Rebel scum have taken Iden Versio captive and locked her in the brig. There's been some interrogation. They're holding her drone-droid in another part of this ship. They're planning to slice into it and pull out the guts of the data.
Here begins my short time as the admirable Versio, chief protagonist of Star Wars Battlefront 2's single-player campaign. She's an Empire hotshot, the leader of a covert special Inferno Squad, skilled in survival, combat and piloting.
Versio seems entirely comfortable glaring at the rebels, despising them as destroyers of all that is good, ordered and noble. She fought in the first Death Star battle. Now she's fighting in another. Her father is an admiral. Her mother is a propagandist. The Emperor depends on the loyalty of elite warriors like Versio.
She has an imposing quality of leadership, a Roman mien that discourages foolishness. Iden isn't one for jocular badinage or gruff charm. She's on duty and so, she is dutiful. I suspect she has never lost a stare-down with a subordinate, nor offered one to a superior.
Attempts to carve open Versio's drive end badly for one rebel wonk. Although only the size of a melon, it's armed with a kind of taser.
This scene begins the game's single-player campaign, something that was sorely missing in 2015's multiplayer-only Battlefront. I played the first three chapters of the campaign, which are (a) good fun, (b) lavishly produced and (c) designed to prepare players for the game’s extensive multiplayer maps and modes.
I control the drone as it makes its way through the ship's air vents, quietly stealthing past guards. It's a good way to understand movement controls, especially in confined spaces. If I'm clumsy, the drone clatters into the sides of the air vents, alerting guards beneath.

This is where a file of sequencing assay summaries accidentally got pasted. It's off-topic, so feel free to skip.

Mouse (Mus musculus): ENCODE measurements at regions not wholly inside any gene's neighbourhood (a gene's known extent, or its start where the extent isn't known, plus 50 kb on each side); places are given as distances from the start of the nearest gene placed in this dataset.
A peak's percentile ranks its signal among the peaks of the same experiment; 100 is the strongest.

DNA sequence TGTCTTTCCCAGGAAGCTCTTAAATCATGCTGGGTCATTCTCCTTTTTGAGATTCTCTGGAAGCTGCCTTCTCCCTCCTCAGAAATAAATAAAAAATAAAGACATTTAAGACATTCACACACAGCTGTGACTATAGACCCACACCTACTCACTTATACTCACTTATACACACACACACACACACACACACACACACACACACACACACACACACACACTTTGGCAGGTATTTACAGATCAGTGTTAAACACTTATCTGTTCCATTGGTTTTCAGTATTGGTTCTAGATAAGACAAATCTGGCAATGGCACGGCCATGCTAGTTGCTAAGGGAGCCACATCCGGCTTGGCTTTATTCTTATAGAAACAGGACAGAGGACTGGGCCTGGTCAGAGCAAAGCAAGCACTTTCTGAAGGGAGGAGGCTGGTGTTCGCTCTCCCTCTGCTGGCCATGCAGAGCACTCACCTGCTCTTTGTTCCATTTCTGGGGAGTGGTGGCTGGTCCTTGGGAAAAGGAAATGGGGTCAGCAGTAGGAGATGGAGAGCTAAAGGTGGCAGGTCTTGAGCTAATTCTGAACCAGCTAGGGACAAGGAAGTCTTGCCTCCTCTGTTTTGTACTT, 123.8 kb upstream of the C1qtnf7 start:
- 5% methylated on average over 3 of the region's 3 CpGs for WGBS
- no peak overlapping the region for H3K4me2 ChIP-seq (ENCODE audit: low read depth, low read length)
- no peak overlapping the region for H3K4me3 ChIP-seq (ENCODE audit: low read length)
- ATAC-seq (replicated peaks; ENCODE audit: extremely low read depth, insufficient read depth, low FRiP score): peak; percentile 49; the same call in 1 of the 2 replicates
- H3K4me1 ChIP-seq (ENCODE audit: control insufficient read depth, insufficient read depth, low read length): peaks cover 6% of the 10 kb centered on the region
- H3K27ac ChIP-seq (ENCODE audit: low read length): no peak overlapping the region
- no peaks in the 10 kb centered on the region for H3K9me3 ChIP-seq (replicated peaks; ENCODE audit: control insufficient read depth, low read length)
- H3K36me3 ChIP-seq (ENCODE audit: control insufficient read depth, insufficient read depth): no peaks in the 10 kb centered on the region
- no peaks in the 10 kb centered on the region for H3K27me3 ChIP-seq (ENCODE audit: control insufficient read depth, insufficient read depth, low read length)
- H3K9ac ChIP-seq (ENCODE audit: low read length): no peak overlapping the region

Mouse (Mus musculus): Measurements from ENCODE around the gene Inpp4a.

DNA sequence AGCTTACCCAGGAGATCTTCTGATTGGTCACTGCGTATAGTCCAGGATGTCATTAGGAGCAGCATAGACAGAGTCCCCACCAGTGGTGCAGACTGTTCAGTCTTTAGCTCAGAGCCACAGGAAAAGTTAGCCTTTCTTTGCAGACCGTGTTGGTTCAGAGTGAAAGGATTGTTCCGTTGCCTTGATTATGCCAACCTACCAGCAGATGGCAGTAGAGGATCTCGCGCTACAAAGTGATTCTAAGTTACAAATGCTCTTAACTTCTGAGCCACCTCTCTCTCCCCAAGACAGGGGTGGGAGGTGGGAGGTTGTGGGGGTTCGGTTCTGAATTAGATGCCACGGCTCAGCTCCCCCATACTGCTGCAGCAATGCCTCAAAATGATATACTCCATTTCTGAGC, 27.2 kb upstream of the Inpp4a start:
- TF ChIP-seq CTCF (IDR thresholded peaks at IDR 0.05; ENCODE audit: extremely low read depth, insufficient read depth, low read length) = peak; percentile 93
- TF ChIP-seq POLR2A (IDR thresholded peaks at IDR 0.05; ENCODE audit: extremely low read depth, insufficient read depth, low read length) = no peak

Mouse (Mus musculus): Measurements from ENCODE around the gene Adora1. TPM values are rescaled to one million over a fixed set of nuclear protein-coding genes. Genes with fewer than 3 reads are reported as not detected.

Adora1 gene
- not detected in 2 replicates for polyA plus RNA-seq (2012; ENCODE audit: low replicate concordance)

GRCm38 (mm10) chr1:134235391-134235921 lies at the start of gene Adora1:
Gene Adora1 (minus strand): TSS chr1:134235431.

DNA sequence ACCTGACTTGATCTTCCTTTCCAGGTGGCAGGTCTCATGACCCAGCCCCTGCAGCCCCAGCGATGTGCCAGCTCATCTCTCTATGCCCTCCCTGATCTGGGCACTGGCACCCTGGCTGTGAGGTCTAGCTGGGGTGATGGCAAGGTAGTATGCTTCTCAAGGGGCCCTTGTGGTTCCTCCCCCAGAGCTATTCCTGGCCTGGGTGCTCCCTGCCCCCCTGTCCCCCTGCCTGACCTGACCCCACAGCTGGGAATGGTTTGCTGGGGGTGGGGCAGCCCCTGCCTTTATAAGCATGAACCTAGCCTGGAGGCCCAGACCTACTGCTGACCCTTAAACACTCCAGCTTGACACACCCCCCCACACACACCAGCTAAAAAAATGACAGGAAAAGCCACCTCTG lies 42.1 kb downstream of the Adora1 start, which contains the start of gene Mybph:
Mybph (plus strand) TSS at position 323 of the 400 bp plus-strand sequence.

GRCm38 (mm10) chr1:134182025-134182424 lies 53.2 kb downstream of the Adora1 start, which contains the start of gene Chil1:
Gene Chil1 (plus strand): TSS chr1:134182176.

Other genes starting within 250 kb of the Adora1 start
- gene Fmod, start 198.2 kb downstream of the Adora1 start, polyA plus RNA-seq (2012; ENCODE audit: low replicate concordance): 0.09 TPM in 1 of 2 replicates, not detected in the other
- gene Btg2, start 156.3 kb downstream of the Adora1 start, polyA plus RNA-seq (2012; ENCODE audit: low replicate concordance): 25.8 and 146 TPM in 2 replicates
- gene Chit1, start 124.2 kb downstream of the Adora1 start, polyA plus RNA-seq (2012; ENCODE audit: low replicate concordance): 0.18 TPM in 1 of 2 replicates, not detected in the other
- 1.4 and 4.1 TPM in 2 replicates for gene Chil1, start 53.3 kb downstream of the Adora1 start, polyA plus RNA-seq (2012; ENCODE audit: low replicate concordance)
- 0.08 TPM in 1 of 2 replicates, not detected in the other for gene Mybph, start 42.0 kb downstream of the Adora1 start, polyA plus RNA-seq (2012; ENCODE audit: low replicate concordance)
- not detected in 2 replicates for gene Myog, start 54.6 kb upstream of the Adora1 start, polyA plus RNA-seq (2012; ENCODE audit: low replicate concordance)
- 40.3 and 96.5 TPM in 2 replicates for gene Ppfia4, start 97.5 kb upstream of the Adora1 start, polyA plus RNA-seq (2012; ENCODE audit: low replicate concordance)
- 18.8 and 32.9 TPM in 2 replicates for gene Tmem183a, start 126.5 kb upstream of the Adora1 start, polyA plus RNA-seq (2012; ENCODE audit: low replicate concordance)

The drone is maybe 250 yards away from Versio's cell. If I want, I can use my taser to disable any guards who spot me, but it's more fun to sneak.
Once the drone joins Versio, she's able to escape her cell, grab a gun and make her way through a network of corridors, stairways and rooms with platforms.
The ship is on high alert, so she's constantly under siege from enemies, who generally come at her in waves of three or more. I shoot them, making use of egrets, cover and corners. My preference is the zoomed head-shot, as body shots require more than a single shot, sometimes three or four. But there’s always melee, and I can also send in the drone to cause damage.
At various points, I'm obliged to open doors (using the drone), and so must protect a more vulnerable, static position. The shooting all works just fine. Montreal-based Motive is the developer behind the campaign, but the engine is all DICE, which has been knocking out shooters for years.
Eventually, I find an exit point, and I'm off the ship and heading back towards my friends on Endor.
The forest moon offers a vastly different spectacle than the sterile spaceship. Not only the huger trees and ferns, but also the debris of a recent battle. Clearly, I'm late to the party.
I team up with my two Inferno Squad subordinates. Jokey one has an American accent. Serious one speaks British. They seem competent and loyal.